AIDS 2014: Focus HIV services on key groups

Ana P. Santos

This is AI generated summarization, which may have errors. For context, always refer to the full article.

Unless HIV services are made available to 5 key populations, the global health response on HIV will suffer a large setback
MELBOURNE, Australia – The World Health Organization (WHO) announced on Monday, July 21 that progress made in the global health response to HIV may suffer setbacks if HIV services are not made adequately available to 5 key populations: men who have sex with men (MSM), people who inject drugs, sex workers, transgender people and people in prison and other closed settings.

The announcement was made at the 2014 AIDS Conference in Melbourne. 

Recent studies by the Joint United Nations Programme on HIV/AIDS (UNAIDS) suggest that up to 50% of all new HIV infections globally are among these key populations.

Transgender women and injecting drug users are almost 50 times more likely to have HIV than the general population, while sex workers are up to 12-15 times more likely to have HIV.

However because of stigma and discrimination, laws that penalize their behavior, and their exclusion from national HIV response plans, these groups are among the least likely to seek care and treatment. 

“We have seen major progress, specifically in the area of treatment,” said Gottfried Hirnschall, director of the WHO HIV department. “But in all parts of the world, these key populations have comprised access to HIV services and have an increasing rate of new infections.”

Hirnschall called the rate of infection indicative of “explosive epidemics with rates that we have not seen before” particularly among men who have sex with men.

Treatment as prevention

In response to this, the WHO released today consolidated guidelines on HIV prevention, diagnosis, treatment and care for key populations.

This report is designed to assist health officials and policymakers develop HIV programs that will increase access to HIV testing, treatment and key and reduce HIV infection in these five key populations.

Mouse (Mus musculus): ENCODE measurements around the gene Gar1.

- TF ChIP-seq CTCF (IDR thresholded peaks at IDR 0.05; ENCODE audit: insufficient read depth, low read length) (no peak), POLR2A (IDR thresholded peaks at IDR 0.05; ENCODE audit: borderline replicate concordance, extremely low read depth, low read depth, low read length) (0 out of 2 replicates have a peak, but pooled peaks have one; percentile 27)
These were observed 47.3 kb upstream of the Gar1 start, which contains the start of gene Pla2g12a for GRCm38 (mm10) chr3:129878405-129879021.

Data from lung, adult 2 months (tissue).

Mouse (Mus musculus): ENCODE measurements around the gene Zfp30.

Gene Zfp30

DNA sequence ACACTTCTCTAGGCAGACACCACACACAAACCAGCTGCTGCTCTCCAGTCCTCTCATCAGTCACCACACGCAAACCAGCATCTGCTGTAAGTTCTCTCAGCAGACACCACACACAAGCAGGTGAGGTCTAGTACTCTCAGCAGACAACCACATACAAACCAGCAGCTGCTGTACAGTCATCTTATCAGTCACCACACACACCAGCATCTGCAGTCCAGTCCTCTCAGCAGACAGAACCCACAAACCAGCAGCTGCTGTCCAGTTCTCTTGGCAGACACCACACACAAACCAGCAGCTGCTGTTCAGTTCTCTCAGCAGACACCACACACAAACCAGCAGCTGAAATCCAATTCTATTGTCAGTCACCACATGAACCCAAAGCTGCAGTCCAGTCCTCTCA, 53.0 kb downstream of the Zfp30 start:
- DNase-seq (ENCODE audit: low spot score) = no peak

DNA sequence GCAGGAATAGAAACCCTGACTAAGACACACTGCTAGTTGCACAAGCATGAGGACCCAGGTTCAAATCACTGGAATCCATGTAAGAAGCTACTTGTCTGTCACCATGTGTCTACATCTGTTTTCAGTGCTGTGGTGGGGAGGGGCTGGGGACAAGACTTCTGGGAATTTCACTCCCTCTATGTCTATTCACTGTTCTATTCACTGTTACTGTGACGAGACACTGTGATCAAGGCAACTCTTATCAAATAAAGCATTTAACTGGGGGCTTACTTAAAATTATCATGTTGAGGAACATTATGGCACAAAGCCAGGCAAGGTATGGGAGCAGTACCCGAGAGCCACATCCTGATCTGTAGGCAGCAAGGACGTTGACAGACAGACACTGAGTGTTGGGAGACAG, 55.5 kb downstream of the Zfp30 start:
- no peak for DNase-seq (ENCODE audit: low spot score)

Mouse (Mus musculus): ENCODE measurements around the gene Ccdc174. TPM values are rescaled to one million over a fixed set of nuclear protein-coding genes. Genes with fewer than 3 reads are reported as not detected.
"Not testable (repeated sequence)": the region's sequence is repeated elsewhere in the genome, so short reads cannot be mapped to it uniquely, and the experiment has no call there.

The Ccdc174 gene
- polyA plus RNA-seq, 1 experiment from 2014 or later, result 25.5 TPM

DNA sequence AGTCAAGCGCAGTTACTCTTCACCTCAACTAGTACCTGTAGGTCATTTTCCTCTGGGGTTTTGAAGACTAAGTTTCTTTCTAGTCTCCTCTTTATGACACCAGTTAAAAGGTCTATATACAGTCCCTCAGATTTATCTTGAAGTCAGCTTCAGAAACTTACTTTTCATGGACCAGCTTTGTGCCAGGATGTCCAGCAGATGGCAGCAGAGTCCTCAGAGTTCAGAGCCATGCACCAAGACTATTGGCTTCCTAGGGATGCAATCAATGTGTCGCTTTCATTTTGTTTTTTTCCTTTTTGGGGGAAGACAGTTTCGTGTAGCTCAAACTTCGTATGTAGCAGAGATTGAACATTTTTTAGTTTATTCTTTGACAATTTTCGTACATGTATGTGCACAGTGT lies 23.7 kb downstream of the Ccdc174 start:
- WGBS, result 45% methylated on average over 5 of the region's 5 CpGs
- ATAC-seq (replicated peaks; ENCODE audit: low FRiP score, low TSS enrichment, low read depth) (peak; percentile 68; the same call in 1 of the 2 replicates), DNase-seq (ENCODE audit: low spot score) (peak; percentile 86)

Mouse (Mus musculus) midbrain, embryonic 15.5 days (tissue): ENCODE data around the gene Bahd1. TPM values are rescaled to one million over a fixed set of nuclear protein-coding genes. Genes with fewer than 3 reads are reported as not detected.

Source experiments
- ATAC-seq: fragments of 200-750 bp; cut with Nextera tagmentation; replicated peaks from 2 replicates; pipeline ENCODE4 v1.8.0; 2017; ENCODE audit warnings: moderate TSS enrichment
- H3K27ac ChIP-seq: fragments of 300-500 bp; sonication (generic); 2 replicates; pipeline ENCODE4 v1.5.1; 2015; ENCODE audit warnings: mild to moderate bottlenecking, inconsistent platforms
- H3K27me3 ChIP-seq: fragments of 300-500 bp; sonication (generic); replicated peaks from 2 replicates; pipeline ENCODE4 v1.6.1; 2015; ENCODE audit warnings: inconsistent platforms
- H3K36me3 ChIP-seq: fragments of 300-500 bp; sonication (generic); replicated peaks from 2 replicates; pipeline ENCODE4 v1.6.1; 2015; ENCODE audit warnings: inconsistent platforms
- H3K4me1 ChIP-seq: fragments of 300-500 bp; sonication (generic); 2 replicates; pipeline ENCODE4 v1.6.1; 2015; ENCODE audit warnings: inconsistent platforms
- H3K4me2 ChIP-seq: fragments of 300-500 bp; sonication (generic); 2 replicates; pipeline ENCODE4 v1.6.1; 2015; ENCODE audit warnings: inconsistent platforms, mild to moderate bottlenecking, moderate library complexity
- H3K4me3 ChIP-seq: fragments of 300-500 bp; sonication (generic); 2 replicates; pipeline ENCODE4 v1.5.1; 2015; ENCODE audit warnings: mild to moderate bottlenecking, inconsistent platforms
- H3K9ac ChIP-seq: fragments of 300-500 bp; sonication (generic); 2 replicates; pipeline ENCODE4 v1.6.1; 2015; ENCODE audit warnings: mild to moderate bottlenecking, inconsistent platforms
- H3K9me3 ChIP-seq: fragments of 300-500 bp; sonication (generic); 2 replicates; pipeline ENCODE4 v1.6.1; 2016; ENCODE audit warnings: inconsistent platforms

The guidelines recommend that men who have sex with men consider pre-exposure prophylaxis or taking anti-retroviral medication even if they are HIV negative as an additional measure of HIV prevention.

Pre-exposure prophylaxis or PrEP, (prophylaxis meaning “to prevent or control the spread of an infection) could reduce HIV incidence among MSM by 20-25% and avert up to 1 million new HIV infections over the next 10 years.

“The recommendation of PrEP is to be considered as a prevention option for MSM. This is an option for the men who may want it,” said Chris Beyrer, director at the Johns Hopkins Fogarty AIDS International Training and Research Program.

Beyrer emphasized that PrEP is not to replace the usual prescribed HIV prevention tools like condom use combined with water-based lubricant.

“Just as we would not tell women who don’t want to get pregnant to take only the pill,” said Beyrer.

In 2013, there were an estimated 13 million people taking anti-retroviral therapy (ART) which has resulted in a 20% drop in HIV-related deaths between 2009 and 2012.

“None of these people [in the key populations] live in isolation. Sex workers and their clients have partners. Many have children,” said Hirnschall. “Failure to provide services to the people who are at greatest risk of HIV jeopardizes further progress against the global epidemic. 

UNAIDS estimates that globally there are about 35 million people living with HIV. Of this number, about 19 million do not know that they have the virus. –

Ana P. Santos is a regular contributor for Rappler apart for her DASH of SAS column, which is a spin off of her website, Sex and Sensibilities (SAS). In 2012, Ana was awarded a media grant to write about women who are most affected by the absence of an RH Law. Read the complete story onRosalie Cabinyan and Laura Jane Duran here. Follow her on Twitter at @iamAnaSantos.



Add a comment

Sort by

There are no comments yet. Add your comment to start the conversation.

Summarize this article with AI

How does this make you feel?

Download the Rappler App!
Face, Happy, Head


Ana P. Santos

Ana P. Santos is an investigative journalist who specializes in reporting on the intersections of gender, sexuality, and migrant worker rights.